- Imposters posing as army personnel on the social media have been called out by the Indian Army as false news and disinformation.
- 2013 Muzaffarnagar riots, which claimed over 60 lives and displaced thousands, were fueled by videos circulated on WhatsApp.
- The NaMo app, an app dedicated to Narendra Modi, the Prime Minister of India, was reported to have promoted and spread fake news.
- Following the Kerala floods in 2018 there was a surge of misinformation on social media related to the relief efforts.
- Following the murder of a two-and-a-half-year-old in Aligarh in 2019, misinformation related to the brutalities of the incident was viral on the social media.
- Rumours on the social media in April 2019 related to supposed dangers of vaccinations, resulted in some schools in Mumbai stopping health officials from administering vaccinations to children.
- The National Mineral Development Corporation had to caution people about fake recruitment notices being spread over the internet.
- Piyush Goyal, the Minister for Power in India, had tweeted a photo promoting a government street-lighting programme, but the photo was of a place in Russia.
Internet shutdowns are used by the government as a way to control social media rumours from spreading. Ideas such as linking Aadhaar to social media accounts has been suggested to the Supreme Court of India by the Attorney General. In some parts of India like Kannur in Kerala, the government conducted fake news classes in government schools. Some say the government should conduct more public-education initiatives to make the population more aware of fake news.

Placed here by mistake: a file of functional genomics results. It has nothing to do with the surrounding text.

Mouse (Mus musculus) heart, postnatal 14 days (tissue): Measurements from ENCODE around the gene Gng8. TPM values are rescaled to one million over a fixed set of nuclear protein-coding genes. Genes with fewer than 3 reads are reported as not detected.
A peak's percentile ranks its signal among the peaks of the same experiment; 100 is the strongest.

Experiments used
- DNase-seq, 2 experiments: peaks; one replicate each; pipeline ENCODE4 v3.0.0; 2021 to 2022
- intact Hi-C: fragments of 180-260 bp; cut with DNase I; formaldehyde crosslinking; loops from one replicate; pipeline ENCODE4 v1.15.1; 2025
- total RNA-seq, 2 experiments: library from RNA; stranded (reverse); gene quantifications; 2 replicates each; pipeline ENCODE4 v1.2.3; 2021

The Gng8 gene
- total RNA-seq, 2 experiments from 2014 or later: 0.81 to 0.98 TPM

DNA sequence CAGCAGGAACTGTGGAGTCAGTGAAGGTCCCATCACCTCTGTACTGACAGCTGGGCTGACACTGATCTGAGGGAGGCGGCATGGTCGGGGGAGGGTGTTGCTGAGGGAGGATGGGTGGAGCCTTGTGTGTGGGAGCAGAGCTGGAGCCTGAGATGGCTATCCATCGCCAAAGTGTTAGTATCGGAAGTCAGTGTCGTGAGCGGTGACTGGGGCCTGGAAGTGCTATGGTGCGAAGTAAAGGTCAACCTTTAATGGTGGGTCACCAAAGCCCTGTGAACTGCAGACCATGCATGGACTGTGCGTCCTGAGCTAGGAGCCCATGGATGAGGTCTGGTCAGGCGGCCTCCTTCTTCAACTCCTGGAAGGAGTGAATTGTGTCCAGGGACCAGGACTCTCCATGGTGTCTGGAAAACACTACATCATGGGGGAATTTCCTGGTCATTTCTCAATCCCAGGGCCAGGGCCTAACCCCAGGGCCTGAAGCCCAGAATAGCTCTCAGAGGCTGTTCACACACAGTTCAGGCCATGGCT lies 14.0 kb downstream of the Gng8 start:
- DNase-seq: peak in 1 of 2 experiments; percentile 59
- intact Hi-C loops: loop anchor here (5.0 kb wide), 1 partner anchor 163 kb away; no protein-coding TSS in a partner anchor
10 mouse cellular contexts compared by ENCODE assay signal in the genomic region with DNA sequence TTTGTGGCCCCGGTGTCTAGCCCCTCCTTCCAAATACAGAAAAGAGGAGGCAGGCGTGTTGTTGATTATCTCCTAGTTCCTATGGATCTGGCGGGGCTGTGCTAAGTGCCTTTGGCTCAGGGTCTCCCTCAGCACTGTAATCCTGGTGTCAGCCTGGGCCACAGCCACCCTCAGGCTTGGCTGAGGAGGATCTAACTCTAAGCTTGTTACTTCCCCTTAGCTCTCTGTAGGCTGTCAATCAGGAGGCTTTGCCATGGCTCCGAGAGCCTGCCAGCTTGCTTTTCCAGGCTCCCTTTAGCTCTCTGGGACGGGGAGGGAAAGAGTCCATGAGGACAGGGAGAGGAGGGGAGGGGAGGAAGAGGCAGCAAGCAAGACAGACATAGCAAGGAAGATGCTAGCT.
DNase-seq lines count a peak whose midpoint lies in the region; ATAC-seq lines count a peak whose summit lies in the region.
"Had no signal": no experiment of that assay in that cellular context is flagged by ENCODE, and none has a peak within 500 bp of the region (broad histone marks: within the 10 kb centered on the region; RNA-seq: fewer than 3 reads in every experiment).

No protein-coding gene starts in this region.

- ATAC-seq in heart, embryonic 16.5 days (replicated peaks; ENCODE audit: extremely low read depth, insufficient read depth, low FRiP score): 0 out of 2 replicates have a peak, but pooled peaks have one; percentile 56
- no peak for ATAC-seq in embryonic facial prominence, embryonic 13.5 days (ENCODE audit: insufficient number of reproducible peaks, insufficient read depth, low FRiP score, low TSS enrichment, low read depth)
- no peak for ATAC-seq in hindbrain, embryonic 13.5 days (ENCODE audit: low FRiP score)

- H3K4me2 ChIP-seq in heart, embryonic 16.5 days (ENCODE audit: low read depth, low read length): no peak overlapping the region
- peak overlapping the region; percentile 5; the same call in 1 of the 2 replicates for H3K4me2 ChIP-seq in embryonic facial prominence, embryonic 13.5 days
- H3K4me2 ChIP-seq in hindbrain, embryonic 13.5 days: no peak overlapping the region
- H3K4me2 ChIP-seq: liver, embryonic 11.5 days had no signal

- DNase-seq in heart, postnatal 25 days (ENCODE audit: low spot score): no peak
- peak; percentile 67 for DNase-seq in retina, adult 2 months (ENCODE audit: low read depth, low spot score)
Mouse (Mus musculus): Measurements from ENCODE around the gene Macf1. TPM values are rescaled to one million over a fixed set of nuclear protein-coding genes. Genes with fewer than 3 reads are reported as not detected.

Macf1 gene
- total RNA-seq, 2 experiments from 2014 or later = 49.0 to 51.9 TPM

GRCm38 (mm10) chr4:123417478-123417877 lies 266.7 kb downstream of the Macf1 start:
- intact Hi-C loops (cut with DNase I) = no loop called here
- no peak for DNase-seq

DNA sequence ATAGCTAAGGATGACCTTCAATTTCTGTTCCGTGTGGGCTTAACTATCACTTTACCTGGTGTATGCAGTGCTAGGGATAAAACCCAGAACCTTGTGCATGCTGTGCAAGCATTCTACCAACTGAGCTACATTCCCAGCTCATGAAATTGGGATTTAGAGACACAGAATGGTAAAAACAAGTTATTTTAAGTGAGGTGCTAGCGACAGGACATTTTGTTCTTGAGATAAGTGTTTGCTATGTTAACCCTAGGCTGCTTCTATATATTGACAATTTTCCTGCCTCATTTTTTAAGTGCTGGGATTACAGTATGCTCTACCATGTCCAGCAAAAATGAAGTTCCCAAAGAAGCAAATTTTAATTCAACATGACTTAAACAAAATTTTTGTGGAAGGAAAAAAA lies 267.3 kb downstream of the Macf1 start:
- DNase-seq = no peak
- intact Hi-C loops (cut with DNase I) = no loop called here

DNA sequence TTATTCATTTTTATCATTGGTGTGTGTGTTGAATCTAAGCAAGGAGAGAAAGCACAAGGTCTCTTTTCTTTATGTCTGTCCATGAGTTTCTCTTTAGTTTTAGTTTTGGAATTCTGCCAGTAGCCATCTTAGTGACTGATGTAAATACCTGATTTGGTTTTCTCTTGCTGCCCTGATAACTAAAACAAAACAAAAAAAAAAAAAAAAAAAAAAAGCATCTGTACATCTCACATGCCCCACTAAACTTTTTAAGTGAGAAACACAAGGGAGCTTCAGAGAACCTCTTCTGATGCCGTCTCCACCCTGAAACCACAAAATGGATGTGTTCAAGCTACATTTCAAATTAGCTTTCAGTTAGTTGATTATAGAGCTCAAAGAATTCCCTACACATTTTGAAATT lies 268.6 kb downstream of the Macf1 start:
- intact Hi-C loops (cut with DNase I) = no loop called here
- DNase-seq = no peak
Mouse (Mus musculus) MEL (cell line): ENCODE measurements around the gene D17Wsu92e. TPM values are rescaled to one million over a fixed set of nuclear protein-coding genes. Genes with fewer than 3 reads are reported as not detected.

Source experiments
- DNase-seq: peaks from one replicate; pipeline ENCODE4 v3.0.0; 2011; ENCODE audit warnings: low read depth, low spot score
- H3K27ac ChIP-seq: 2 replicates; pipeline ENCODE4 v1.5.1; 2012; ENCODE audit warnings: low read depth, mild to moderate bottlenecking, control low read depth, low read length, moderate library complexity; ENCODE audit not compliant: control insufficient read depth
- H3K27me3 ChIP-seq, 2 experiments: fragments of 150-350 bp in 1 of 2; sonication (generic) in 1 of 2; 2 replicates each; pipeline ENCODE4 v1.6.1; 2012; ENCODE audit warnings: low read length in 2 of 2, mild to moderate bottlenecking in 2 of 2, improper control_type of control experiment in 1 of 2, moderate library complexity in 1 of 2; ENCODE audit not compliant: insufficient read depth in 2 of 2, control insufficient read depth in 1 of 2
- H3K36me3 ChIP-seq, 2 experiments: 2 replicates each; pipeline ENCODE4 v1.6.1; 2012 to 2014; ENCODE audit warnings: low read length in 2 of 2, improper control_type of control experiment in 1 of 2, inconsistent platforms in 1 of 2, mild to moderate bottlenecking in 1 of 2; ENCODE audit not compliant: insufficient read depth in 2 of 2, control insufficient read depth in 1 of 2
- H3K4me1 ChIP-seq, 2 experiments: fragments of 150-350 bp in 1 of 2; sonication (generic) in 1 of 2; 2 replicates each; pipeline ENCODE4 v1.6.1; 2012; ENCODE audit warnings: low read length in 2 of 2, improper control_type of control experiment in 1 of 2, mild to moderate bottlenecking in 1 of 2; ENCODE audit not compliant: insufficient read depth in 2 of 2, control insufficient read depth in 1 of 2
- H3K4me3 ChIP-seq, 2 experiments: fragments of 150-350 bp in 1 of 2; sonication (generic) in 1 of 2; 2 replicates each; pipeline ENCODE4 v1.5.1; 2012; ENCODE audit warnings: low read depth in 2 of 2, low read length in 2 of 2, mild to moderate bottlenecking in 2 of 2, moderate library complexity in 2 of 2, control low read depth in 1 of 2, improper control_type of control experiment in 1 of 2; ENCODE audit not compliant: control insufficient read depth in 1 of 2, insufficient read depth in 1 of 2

In India, Facebook has partnered with fact-checking websites such as BOOM and Webqoof by The Quint. Following over 30 killings linked to rumours spread over WhatsApp, WhatsApp introduced various measures to curb the spread of misinformation, which included limiting the number of people a message could be forwarded to as well as introducing a tip-line among other measures such as suspending accounts and sending cease-and-desist letters. WhatsApp also added a small tag, forwarded, to relevant messages. They also started a course for digital literacy and came out with full page advertisements in newspapers in multiple languages. Twitter has also taken action to curb the spread of fake news such as deleting accounts.
In 2018, Google News launched a program to train 8000 journalists in seven official Indian languages including English. The program, Google's largest training initiative in the world, would spread awareness of fake news and anti-misinformation practices such as fact-checking.
Fact-checking in India has spurned the creation of fact-checking websites such as BOOM, Alt News, Factly and SMHoaxSlayer. Media houses also have their own fact-checking departments now such as the India Today Group, Times Internet has TOI Factcheck and The Quint has WebQoof. India Today Group, Vishvas.news, Factly, Newsmobile, and Fact Crescendo (all International Fact-Checking Network certified) are Facebook partners in fact-checking.
In November 2019, the Indian ministry of information and broadcasting planned to set up a FACT checking module to counter the circulation of fake news by continuous monitoring of online news sources and publicly visible social media posts. The module will work on the four principles of "Find, Assess, Create and Target" (FACT). The module will initially will be run by information service officers. Near the end of 2019, the Press Information Bureau (which comes under the Ministry of Information and Broadcasting) set up a fact-checking unit which would focus on verifying news related to the government.